I had a bit of déjà-vu today. Meeting with an outside facilitator at the General Synod in small groups of around 20 reminded me of the indaba groups at the 2008 Lambeth Conference. And then, as now, people excluded from the conversations complained about 'secrecy' – clearly unable to distinguish between sinister scheming in the shadows and private conversations.
Sometimes people need to create the space in which to have a different sort of conversation than the ones normally conducted in public. When the General Synod comes to re-ignite the women bishops process, it clearly needs to begin in a different place from where it ended last November.
One of the problems for the Synod is that it is shaped by parliamentary models that are essentially adversarial, charging debates with a win-lose goal. This (a) means that parties establish and bolster their line before the debate and (b) leaves no room for individuals to change their mind on an issue in the course of an informed debate. It isn't a healthy way for the church to discern and shape its future.
The culture change requested by the Archbishop of Canterbury in his Presidential Address yesterday clearly needs to begin here.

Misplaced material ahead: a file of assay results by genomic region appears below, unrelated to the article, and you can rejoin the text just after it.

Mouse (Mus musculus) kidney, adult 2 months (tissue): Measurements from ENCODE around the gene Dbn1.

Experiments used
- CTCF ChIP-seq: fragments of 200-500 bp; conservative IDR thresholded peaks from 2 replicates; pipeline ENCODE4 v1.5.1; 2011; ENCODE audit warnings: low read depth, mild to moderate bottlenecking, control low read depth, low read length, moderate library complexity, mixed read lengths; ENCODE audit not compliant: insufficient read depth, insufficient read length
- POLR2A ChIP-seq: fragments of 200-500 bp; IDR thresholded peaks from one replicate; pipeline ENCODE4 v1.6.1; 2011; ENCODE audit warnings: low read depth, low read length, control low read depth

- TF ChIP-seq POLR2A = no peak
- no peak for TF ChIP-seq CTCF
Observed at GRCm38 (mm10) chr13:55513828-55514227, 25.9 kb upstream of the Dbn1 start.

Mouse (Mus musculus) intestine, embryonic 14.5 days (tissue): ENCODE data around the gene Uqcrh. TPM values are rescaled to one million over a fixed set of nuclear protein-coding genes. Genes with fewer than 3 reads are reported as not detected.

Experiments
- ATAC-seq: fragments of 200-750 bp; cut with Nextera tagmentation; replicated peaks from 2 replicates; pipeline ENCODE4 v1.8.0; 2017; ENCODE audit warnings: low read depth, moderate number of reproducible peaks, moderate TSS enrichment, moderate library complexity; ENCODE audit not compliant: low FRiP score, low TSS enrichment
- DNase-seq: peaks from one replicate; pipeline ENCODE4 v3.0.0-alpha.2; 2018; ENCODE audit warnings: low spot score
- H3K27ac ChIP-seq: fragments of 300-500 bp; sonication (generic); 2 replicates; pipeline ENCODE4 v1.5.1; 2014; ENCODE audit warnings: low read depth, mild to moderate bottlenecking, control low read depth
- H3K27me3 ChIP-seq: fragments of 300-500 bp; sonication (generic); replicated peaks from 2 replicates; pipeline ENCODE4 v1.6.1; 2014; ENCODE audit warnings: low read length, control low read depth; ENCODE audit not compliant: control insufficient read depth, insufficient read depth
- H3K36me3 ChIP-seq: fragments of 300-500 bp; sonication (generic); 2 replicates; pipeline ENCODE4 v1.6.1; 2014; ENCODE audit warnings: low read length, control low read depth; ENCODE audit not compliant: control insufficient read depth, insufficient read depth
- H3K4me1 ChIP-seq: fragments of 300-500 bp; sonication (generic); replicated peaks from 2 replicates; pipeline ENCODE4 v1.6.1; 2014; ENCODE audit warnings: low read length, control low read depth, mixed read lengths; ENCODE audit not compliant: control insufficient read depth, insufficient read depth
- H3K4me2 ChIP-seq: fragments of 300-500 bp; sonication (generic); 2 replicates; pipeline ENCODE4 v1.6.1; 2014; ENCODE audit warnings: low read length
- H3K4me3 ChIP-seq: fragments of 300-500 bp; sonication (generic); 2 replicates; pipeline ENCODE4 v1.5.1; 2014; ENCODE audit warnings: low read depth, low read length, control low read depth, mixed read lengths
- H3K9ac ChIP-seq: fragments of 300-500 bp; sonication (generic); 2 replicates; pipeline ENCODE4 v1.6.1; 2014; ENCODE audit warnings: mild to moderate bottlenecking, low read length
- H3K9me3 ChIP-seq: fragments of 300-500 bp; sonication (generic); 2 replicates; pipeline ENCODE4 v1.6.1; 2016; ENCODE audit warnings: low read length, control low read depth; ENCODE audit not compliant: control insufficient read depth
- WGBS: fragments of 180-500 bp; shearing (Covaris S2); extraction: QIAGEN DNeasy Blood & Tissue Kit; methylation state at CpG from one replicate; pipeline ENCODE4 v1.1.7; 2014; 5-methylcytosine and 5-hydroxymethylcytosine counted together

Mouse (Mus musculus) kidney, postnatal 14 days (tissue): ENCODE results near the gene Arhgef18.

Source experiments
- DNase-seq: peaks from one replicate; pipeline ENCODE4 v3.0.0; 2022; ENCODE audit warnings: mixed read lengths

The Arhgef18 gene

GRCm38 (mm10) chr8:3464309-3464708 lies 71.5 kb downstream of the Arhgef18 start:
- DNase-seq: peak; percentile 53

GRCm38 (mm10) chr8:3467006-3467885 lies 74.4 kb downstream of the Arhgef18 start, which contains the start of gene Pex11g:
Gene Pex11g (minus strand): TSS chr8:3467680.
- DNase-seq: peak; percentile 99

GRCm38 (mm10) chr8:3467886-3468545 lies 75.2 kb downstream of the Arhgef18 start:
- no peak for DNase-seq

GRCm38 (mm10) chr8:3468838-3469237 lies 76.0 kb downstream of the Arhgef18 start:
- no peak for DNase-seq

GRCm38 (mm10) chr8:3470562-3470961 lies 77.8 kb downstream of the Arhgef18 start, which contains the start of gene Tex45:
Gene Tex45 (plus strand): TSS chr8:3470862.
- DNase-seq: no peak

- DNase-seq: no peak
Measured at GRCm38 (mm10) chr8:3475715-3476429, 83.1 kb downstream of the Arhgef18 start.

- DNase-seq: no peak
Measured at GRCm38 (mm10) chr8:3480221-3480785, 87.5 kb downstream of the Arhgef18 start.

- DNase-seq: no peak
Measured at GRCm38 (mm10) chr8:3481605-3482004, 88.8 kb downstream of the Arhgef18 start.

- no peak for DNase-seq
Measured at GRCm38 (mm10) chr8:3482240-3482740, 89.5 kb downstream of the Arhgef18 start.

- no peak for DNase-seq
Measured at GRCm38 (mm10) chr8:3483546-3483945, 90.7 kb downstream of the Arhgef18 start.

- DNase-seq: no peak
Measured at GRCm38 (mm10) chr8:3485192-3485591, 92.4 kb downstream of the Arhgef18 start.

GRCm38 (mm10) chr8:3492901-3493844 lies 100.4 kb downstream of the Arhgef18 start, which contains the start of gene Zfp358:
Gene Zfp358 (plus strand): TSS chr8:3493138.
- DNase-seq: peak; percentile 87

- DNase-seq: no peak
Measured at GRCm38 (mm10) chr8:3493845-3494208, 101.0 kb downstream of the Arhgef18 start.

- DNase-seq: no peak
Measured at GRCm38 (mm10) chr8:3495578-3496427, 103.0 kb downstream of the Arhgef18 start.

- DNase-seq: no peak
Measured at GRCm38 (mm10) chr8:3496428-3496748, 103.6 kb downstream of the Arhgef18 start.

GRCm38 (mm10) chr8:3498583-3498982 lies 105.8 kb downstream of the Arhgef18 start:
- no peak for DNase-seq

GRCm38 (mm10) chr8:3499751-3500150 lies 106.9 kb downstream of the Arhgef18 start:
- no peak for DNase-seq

So, today we met in groups and explored the experiences of the failed process of the last twelve years (and last November in particular), asking what might be learned for the process going forward. In my group we were honest, frank, respectful and, I think, courageous in facing reality. It has been an intense, but helpful day in general. And at least we weren't asked to do role-play…
Behind the emotive questions about experience and perceptions, however, there lurks a really hard question: can this circle actually be squared? Is it possible for the church to have bishops who are bishops who are bishops – rather than some bishops (female) who are, however politely expressed, less episcopal than other bishops? Is it possible to discriminate and not discriminate at the same time? Can a yes be simultaneously a no?
In one sense, we live by paradoxes, and a way through this conundrum should be detectable. At the moment it is not clear where this way might be found. And some think it is now time to be clear and honest about what is possible, what is achievable, and what might be regrettably necessary. This is a debate between a vision of a clear church with clear lines and identities… and a fuzzy church that can live with inadequacy and mess.
The beauty of indaba and what we did today is simply that it offers the space in which honest conversation can happen and we don't have to be watching over our shoulders to see how what is ventured might be reported. I can't yet see how we can square the circles regarding women bishops; but, I do think November's shock and today's process have a chance of creating a refreshed culture in which the sensitive issues can be addressed with humility, generosity and greater clarity.
We will see in Monday's debate if any difference has been made. I hope so.